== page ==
2.4. Immunohistochemistry

For the immunohistochemistry 2 μm-thick sections of each surgical specimen were cut and processed. After deparaffining and rehydration, they were immersed in an antigen retrieval bath (Dako, Milan, Italy), incubated with 3% H2O2 for 15 min to quench endogenous peroxidase activity, treated for two hours at room temperature with primary antibodies raised against PTTG1 (Zymed, South San Francisco, CA, USA) or with rabbit IgG (Dako) as a negative control, and then incubated for 30 minutes with the DAKO Envision system (Dako). 3,3′-diaminobenzidine tetrahydrochloride (Dako) was used as a chromogen to yield brown reaction products. The nuclei were lightly counterstained with hematoxylin solution (Diapath, Bergamo, Italy).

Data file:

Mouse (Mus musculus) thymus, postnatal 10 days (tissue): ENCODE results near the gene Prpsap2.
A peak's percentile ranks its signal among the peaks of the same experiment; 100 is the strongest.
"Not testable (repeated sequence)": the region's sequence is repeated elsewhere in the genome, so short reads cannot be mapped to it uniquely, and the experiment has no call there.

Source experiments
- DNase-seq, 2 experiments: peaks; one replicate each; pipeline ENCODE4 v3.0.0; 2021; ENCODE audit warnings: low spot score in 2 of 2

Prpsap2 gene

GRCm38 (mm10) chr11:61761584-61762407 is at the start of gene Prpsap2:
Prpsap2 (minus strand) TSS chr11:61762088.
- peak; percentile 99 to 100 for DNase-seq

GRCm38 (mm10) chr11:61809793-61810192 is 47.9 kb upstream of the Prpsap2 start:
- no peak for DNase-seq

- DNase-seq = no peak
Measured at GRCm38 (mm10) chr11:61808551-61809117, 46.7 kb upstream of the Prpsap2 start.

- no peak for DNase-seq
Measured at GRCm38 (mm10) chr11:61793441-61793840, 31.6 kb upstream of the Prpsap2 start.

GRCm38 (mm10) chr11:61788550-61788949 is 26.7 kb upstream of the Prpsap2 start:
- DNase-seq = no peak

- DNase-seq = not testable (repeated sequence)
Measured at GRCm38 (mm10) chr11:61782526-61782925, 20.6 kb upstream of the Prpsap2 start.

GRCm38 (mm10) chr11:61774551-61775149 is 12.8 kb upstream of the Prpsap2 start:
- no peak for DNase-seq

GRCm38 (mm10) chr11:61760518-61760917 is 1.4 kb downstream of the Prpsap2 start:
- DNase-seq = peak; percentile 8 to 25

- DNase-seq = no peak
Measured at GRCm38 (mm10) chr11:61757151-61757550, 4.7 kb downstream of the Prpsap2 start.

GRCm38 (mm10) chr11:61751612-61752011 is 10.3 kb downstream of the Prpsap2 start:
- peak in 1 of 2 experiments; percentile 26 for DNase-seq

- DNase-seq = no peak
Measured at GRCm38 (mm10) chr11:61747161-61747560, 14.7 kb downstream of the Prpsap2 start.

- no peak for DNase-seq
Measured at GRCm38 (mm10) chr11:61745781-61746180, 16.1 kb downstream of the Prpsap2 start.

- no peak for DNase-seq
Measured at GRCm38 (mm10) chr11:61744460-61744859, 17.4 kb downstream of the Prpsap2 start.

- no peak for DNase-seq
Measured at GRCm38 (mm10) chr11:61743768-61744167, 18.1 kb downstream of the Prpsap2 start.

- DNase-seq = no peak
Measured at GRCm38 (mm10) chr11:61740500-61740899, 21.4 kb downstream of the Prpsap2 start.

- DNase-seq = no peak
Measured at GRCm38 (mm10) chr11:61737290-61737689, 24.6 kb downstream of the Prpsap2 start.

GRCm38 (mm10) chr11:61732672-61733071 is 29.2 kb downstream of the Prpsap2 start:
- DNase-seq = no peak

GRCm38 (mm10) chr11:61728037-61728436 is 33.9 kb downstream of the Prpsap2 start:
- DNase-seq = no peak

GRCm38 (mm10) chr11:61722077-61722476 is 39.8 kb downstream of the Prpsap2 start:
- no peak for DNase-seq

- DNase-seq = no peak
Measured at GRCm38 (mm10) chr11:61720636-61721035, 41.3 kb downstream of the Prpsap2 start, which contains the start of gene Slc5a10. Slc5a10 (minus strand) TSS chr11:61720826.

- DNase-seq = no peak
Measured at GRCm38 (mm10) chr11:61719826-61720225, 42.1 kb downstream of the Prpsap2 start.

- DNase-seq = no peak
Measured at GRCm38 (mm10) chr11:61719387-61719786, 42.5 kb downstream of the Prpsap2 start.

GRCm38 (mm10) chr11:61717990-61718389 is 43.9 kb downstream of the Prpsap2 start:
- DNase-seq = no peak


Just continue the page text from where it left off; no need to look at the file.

2.5. Statistical Analysis

All of the data are expressed as mean values ± standard deviation. The results were analyzed using Statistica software (StatSoft Inc., Tulsa, OK, USA). Univariate analysis was performed by means of the Student’s test as required for parametric variables. A value of less than 0.05 was considered to be statistically significant.

3. Results and Discussion

We found that the expression of mRNA encoding PTTG1 was higher in HCC70 and MDA-MB-361 than in the 184B5 cell line and higher in HCC70 than in the MDA-MB-361 cell line (   versus ; ) (Figure 1).

912304.fig.001
Figure 1: Quantification of PTTG1 transcript levels in normal breast epithelium cell line 184B5, primary breast tumor cell line HCC70, and in a breast metastatic cell line MDA-MB-361, by qRT-PCR. PTTG1 mRNA was higher in HCC70 and MDA-MB-361 than in the 184B5 cell line and higher in HCC70 than in the MDA-MB-361 cell line ( ).